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Minimally Invasive, Maximally Important

By January 11, 2024No Comments

Minimally Invasive, Maximally Important

Neurodegenerative diseases like Parkinson’s and dementias continue to represent some of the most significant threats to human health and the healthcare system at large. Between 2000 and 2019, deaths from heart disease decreased by 7% in the US while deaths from dementia increased by 145%.1 The economic burden of Alzheimer’s will increase from $321 billion in 2022 to just under $1 trillion in 2025.1 And research published in 2002 estimates the incidence of Parkinson’s to be 60,000 to 95,000 cases per year among adults ages 45 and older, significantly higher than previously reported estimates of 40,000-60,000 new cases per year.2

While the challenges presented by neurogenerative diseases can feel insurmountable, I think that we are moving closer to truly effective treatment options. But one major hurdle still exists: having a reliable and effective way to diagnose and track these diseases. Only when researchers can identify, treat, and track a disease can we begin to truly change its course.

The diagnostic process for neurodegenerative diseases can be long and complex. The only way to be certain about a diagnosis of Parkinson’s disease or dementia has been to look at a piece of the brain, and for obvious reasons, obtaining brain tissue is typically not done while a person is alive.

Large autopsy studies of patients with Parkinson’s disease and dementia indicate that the misdiagnosis rate may be as high as 30%, even in the best of hands. So until we have a safe, reliable, minimally invasive test for these diseases, our clinical trials will be muddled with patients who don’t have the diseases we are treating. And as clinicians, we will be wrong too often about the diagnoses we make, the prognoses we deliver, and the drugs we choose to treat our patients.

The concept of a minimally invasive test for neurodegenerative diseases is not a new one. Many in our field have called it the holy grail. For decades, scientists have looked for biomarkers in the blood and spinal fluid. Researchers have tried to use highly advanced radiographic methods to image the changes in the neurons in the brain. Yet these tests have lacked sensitivity and specificity, meaning that they often missed people with the diseases or found results consistent with the diseases in people who didn’t have them.

At CND Life Sciences, we have developed the first commercially available test to look inside the nerves of the body and identify the proteins that accumulate in patients with Parkinson’s disease, dementia with Lewy bodies, multiple system atrophy, pure autonomic failure, and REM sleep behavior disorder—a group of diseases known as the synucleinopathies. These diseases share a common pathologic step in which an abnormally folded form of a protein called alpha-synuclein accumulates within the nervous system. This abnormal protein is seen only in patients with a synucleinopathy.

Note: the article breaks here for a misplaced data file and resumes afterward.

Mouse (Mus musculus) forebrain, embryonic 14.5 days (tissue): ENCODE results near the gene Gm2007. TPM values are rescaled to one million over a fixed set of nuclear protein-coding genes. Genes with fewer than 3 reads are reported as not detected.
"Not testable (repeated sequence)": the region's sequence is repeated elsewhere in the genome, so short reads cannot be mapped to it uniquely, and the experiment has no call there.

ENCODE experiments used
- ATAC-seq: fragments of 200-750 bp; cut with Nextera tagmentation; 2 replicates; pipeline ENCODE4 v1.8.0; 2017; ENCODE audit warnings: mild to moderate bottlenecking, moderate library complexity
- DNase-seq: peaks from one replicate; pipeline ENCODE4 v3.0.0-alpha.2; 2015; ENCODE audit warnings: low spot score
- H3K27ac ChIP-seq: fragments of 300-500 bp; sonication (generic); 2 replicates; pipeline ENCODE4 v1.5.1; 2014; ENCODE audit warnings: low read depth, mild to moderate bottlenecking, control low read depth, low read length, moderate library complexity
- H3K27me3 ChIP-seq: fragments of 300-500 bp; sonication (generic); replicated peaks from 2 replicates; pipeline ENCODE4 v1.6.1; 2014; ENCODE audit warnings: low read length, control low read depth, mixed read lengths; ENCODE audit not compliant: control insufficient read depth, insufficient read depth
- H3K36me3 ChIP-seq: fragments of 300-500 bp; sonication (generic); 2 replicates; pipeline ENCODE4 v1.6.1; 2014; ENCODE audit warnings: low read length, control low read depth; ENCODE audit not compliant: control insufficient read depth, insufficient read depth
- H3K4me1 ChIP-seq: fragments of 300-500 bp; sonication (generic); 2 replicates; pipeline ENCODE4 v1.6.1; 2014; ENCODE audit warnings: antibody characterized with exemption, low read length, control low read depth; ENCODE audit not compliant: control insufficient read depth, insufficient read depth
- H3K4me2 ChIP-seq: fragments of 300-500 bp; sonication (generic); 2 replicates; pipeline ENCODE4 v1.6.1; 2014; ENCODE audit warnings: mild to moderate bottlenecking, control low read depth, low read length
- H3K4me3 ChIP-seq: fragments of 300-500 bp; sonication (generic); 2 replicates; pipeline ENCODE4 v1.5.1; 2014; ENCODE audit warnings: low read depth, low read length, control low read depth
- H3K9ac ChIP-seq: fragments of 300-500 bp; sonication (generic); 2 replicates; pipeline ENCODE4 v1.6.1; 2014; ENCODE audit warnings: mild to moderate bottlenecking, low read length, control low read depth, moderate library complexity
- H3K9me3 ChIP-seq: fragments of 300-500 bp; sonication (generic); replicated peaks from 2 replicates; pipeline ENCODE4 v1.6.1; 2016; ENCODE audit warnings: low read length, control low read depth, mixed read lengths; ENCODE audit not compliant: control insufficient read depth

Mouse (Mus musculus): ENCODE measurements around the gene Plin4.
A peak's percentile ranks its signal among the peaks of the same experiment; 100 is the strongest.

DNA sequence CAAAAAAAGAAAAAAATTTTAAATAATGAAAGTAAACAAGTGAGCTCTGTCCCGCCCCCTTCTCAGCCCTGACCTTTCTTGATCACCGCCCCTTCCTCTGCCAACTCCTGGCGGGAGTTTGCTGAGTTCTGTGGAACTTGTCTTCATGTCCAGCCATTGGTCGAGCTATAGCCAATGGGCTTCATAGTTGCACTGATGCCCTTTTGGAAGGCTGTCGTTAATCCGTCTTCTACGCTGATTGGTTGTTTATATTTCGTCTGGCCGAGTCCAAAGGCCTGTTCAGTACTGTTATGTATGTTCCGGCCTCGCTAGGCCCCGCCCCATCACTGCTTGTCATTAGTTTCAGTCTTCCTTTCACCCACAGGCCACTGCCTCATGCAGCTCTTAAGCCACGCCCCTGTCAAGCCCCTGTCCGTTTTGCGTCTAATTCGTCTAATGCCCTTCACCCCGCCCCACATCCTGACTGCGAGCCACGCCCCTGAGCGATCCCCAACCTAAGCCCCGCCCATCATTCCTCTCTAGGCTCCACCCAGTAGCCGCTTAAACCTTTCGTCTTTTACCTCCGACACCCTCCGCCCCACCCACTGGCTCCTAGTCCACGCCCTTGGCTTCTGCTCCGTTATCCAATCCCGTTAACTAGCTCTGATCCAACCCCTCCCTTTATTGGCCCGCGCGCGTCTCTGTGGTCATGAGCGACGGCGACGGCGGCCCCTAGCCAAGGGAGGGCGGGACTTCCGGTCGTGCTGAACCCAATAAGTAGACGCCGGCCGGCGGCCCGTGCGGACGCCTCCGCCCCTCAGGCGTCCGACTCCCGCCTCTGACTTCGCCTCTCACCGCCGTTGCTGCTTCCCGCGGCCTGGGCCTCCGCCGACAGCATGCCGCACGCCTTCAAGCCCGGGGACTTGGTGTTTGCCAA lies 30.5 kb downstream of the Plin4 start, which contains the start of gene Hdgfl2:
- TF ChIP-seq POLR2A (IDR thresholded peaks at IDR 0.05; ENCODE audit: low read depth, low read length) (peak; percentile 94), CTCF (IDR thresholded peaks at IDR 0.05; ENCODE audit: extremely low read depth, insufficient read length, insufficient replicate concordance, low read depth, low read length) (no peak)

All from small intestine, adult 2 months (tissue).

The Syn-One Test®, our minimally invasive skin biopsy (a punch biopsy with no stitches required) can provide visual proof to physicians that these proteins are accumulating within a patient’s nerves. The 15-minute procedure can be performed in-office by any licensed healthcare professional.

In data from an NIH-funded study presented at the 2023 meeting of the American Academy of Neurology, the Syn-One Test demonstrated >95% sensitivity and specificity,3 the highest accuracy of any alpha-synuclein biomarker test to date. CND is currently evaluating the utility of the Syn-One Test for distinguishing between the synucleinopathies and to distinguish dementia with Lewy bodies from Alzheimer’s disease in the early stages of mild cognitive impairment.

The skin punch biopsy is an effective, reliable, non-invasive test to detect the proteins implicated in various neurodegenerative disorders, and we hope that it can provide momentum toward finding a cure for these diseases. In fact, over a thousand clinicians across the US have used this minimally invasive test to aid in their diagnosis of these synucleinopathies for more than 15,000 patients.


  • 2022 Alzheimer’s disease facts and figures. Alzheimers Dement. 2022;18(4):700-789. doi:10.1002/alz.12638
  • Willis AW, Roberts E, Beck JC, et al. Incidence of Parkinson disease in North America. NPJ Parkinsons Dis. 2022;8(1):170. Published 2022 Dec 15. doi:10.1038/s41531-022-00410-y
  • Gibbons CH, Levine T, Bellaire B, et al. The Synuclein-One Study: Skin biopsy detection of phosphorylated alpha-synuclein for diagnosis of synucleinopathies. Neurology. 2023;100(17 suppl 2). 2023 Annual Meeting Abstracts